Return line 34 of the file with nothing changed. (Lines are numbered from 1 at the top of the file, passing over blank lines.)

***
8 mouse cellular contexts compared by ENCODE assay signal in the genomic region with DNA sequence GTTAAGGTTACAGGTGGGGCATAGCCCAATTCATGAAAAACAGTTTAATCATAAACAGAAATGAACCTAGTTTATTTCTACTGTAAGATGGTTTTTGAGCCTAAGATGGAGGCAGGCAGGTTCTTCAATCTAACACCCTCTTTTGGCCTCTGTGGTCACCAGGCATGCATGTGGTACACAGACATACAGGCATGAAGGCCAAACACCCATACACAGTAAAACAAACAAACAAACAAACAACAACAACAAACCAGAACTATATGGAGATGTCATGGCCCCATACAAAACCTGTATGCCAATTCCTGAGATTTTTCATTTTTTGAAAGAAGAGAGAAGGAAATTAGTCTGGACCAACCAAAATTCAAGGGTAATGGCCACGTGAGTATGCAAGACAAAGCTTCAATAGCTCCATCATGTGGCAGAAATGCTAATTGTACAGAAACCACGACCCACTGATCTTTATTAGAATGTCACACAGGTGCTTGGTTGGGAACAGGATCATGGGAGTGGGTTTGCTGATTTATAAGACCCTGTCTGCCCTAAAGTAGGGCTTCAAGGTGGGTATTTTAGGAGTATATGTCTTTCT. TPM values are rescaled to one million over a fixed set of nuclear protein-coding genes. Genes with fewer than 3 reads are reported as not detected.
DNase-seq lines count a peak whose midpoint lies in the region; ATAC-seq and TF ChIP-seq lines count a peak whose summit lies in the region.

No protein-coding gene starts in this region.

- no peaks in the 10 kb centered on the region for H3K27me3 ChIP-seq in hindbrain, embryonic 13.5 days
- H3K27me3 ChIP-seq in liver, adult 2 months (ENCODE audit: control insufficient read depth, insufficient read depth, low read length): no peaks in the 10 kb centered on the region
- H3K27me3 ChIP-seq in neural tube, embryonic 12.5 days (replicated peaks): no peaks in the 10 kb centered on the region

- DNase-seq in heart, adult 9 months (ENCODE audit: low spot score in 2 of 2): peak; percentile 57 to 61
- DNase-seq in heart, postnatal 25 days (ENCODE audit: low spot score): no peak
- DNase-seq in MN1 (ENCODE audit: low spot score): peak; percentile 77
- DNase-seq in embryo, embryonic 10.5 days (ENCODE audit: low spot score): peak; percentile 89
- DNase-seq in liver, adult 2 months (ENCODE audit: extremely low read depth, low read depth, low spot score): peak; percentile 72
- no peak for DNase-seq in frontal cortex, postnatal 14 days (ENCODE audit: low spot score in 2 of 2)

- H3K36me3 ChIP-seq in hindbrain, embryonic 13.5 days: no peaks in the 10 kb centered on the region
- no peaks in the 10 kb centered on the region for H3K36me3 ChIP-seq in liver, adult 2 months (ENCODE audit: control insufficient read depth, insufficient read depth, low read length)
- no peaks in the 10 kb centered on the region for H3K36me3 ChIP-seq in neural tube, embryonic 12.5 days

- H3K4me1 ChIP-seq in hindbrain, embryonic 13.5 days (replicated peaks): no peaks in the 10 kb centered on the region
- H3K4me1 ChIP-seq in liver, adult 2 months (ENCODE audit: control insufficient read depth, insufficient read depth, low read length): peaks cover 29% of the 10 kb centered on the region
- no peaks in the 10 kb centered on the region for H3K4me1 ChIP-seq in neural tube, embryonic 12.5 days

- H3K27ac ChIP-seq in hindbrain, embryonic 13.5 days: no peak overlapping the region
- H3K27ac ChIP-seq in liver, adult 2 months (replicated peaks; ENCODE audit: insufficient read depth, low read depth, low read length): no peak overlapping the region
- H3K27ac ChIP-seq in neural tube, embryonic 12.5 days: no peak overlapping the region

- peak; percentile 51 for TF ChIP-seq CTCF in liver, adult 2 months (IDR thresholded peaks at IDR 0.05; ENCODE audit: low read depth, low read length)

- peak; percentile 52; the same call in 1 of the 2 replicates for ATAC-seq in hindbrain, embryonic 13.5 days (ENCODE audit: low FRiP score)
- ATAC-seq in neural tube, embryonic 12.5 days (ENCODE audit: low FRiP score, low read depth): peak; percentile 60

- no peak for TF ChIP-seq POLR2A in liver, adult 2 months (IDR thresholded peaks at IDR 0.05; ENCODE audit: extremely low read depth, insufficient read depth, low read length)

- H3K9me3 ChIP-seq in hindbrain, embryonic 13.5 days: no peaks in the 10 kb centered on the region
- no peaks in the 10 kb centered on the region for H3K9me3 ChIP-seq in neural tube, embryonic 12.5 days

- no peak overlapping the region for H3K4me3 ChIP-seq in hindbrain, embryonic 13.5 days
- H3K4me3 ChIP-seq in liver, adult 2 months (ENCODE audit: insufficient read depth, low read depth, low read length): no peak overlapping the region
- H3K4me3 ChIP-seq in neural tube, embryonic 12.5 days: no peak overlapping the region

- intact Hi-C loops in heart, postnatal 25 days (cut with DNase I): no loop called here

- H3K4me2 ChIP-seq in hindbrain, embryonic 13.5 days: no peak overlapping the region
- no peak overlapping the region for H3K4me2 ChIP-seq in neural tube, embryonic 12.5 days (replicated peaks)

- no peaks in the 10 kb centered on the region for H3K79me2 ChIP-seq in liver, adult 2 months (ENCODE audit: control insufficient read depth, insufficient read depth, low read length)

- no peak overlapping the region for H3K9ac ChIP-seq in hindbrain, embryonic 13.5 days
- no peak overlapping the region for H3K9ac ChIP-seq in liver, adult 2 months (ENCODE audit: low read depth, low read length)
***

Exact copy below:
- no peaks in the 10 kb centered on the region for H3K79me2 ChIP-seq in liver, adult 2 months (ENCODE audit: control insufficient read depth, insufficient read depth, low read length)